AUG 23, 2016 08:20 AM PDT

Hammerhead Sharks Found to Swim on Their Sides to Save Energy

All the movies show sharks swimming right-side-up, but new research indicates that Hollywood has once again shown to be portraying the natural world in a way that doesn’t actually exist.
 
In a study published in the journal Nature, scientists learned that great hammerhead sharks, as well as many other species of sharks, actually swim on their sides up to 90% of the time.

Scientists tether important scientific instruments to a hammerhead shark for observation.

 Image Credit: R. Snow/ABC News

At varying angles between 50-75º, the sharks use this swimming method to reduce drag and save energy to make their swimming technique more efficient. This allows them to swim for longer periods of time.
 
Swimming in such a way allows the sharks to use their fins in a different way in order to save up to 10% more of their energy to put towards additional travel.
 
The data was gathered by cameras that showed the sharks swimming on their sides rather than upright, as well as equipment tethered to the large fish that could measure energy efficiency.
 
It was originally thought that the swimming behavior was due to an illness, or the sharks not having a proper state of mind, but as the observations became more and more common among observations in the study, it became obvious that this wasn’t the case.
 
"It quickly became clear that side-swimming is a reasonably common behavior in this species," said Dr Nicholas Payne, from the University of Roehampton. “Great hammerheads in public aquaria even do it. It is a fascinating solution to minimizing travel costs.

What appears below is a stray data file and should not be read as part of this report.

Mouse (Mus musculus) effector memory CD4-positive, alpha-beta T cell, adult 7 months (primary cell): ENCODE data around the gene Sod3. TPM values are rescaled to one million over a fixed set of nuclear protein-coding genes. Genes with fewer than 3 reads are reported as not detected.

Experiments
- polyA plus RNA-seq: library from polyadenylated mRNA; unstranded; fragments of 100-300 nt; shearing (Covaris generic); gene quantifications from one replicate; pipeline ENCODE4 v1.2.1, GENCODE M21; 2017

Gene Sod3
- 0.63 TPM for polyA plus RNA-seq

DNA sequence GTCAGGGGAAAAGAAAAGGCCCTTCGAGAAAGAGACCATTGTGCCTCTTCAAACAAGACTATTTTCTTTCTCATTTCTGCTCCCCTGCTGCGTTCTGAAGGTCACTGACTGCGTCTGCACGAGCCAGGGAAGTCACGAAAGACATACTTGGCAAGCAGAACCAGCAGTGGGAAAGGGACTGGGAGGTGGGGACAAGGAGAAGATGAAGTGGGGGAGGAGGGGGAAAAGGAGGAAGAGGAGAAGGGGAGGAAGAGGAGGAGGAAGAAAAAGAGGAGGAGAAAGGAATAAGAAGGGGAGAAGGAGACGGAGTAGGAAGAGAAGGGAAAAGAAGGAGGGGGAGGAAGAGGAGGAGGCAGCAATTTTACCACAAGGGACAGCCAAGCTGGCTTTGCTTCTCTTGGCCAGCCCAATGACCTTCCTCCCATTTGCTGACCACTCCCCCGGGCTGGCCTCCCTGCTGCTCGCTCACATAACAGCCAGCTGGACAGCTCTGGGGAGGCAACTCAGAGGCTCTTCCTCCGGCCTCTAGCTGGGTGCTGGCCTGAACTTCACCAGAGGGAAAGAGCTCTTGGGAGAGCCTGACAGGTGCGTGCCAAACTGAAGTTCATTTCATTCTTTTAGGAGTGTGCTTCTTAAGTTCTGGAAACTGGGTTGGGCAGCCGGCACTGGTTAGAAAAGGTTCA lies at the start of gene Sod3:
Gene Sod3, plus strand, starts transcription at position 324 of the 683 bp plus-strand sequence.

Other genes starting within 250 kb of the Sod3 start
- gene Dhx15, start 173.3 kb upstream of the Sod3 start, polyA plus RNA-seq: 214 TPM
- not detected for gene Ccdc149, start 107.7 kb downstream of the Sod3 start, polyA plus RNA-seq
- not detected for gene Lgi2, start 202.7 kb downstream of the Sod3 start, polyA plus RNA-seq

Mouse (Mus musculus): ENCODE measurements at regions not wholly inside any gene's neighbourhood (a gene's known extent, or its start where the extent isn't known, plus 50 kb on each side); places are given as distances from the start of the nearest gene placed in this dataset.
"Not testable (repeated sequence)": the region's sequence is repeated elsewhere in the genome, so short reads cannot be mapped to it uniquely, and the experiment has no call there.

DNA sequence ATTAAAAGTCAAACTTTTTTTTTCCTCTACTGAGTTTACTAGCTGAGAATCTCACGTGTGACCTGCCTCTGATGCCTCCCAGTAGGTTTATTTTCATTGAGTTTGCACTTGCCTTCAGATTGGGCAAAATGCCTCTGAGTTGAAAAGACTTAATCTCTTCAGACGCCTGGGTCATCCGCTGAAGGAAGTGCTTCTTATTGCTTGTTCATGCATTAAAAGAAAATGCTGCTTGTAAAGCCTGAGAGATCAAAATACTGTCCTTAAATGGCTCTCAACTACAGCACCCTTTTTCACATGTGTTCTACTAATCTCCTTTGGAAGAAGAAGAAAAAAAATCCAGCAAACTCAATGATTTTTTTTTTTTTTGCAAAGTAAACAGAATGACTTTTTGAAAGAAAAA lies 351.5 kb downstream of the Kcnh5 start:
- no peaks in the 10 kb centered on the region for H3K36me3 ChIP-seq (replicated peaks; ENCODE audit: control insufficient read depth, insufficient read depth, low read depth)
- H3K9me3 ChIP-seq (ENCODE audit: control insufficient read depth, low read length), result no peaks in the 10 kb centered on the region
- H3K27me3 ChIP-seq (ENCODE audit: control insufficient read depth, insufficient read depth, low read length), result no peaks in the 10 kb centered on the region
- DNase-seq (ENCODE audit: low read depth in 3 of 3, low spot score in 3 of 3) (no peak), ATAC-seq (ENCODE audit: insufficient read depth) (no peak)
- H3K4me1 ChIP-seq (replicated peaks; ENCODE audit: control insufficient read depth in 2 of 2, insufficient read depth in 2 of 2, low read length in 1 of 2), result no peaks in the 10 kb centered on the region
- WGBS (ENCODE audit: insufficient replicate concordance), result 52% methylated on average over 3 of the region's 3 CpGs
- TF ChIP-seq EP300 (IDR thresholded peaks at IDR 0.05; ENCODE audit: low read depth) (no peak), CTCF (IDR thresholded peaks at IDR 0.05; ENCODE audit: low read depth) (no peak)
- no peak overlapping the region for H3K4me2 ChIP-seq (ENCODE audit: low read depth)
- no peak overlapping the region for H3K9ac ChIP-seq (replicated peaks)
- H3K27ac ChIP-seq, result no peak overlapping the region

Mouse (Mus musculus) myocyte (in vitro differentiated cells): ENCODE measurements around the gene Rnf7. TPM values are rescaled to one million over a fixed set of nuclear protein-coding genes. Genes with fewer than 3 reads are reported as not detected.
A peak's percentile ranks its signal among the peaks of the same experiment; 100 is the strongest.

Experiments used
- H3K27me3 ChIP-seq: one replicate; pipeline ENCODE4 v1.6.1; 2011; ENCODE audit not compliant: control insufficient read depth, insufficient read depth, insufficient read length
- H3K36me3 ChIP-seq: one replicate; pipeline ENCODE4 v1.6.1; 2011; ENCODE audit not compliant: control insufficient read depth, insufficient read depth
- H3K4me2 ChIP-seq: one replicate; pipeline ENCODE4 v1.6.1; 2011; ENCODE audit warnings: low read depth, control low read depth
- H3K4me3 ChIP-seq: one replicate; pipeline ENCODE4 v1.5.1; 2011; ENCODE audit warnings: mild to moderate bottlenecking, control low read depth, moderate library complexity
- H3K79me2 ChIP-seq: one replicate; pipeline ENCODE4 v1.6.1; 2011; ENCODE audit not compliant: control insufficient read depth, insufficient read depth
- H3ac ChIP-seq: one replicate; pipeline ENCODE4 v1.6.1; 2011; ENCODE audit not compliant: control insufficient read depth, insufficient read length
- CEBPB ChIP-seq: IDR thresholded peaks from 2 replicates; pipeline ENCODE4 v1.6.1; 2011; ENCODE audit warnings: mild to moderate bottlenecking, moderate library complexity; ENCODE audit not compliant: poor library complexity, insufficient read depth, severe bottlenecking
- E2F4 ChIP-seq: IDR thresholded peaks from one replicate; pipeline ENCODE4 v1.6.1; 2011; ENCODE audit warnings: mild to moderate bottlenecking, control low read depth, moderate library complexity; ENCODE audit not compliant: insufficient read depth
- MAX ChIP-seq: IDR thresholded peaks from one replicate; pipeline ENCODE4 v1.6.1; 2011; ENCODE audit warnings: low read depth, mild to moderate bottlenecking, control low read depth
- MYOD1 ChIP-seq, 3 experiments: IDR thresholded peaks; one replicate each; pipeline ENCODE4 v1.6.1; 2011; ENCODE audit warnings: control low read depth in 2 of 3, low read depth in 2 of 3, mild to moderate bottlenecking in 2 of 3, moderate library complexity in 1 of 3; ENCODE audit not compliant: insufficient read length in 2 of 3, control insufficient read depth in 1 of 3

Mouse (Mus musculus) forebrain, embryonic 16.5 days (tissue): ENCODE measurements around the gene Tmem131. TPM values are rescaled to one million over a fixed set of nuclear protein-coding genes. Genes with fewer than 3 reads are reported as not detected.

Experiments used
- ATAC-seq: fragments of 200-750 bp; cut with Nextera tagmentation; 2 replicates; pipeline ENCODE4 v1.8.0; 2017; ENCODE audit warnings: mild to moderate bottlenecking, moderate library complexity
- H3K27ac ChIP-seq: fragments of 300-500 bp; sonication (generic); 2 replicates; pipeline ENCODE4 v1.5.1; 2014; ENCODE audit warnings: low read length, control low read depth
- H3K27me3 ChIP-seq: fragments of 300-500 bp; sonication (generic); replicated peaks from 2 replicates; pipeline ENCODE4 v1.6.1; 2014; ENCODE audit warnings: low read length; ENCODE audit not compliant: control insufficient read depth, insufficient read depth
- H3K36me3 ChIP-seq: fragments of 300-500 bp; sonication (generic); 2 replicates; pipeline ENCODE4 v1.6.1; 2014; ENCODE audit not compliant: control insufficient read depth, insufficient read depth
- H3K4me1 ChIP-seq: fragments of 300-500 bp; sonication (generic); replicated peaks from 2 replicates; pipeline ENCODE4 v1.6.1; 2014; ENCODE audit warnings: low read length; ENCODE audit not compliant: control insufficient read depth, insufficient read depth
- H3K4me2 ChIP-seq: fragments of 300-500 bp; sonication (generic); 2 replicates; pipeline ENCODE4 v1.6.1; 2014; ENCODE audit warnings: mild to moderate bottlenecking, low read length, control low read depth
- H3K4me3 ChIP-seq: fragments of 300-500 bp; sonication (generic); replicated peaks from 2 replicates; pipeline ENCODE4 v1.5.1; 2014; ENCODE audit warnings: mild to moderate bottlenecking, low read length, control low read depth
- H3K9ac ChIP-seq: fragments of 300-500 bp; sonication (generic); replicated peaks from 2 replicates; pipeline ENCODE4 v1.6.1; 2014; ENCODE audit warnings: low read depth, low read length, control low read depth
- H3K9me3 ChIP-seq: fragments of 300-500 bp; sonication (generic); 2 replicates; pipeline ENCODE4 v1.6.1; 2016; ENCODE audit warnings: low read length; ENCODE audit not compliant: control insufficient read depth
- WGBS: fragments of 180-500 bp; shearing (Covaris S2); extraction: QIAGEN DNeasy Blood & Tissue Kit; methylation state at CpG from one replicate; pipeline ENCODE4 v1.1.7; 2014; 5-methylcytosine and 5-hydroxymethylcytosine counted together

"Unfortunately, hammerhead sharks are disappearing from our oceans at an alarming rate, so observing them in the wild is increasingly difficult. Our finding highlights how much we still have to learn about our ocean's predators."

Although it’s getting harder to study hammerhead sharks due to their shrinking numbers, collecting this data can help us better understand the species behavior to get a better understanding of underwater aerodynamics.
 
Source: ABC News
 

About the Author
  • Fascinated by scientific discoveries and media, Anthony found his way here at LabRoots, where he would be able to dabble in the two. Anthony is a technology junkie that has vast experience in computer systems and automobile mechanics, as opposite as those sound.
You May Also Like
JUL 02, 2018
Plants & Animals
JUL 02, 2018
Lemurs Can Detect the Weakest Link by Scent
While you might be able to tell if somebody else is injured merely by looking at them, it appears as though lemurs use an entirely different approach: the ...
JUL 02, 2018
Plants & Animals
JUL 02, 2018
Federal Study Indicates Trouble for Honeybees in America's Beekeeping Hot-Spot
Honeybees have it hard as it is, but when all else fails, they’re supposed to be able to rely on America’s last major honeybee refuge in the No...
JUL 16, 2018
Earth & The Environment
JUL 16, 2018
Do you know what your sunscreen is doing to coral reefs?
Hawaii Governor David Ige has signed into law a ban on the sale, offer, or distribution of any sunscreens containing oxybenzone or octinoxate. That means t...
JUL 23, 2018
Microbiology
JUL 23, 2018
Anglerfish Alert Researchers to a Third Type of Symbiosis
The light from inside the anglerfish bulb is made by bioluminescent bacteria, a symbiotic relationship we know little about....
AUG 06, 2018
Earth & The Environment
AUG 06, 2018
Goodbye to the ban on neonics, goodbye to the bees
Bye to the ban on neonics, bye to the bees An Obama-era ban on the use of neonicotinoids, pesticides which are known for their connection to global declini...
SEP 20, 2018
Earth & The Environment
SEP 20, 2018
Biodiverse forests are more resilient to drought
Biodiversity is confirmed yet again to be a savior for vulnerable species. In a new study published in Nature, scientists determined that forests with more...
Loading Comments...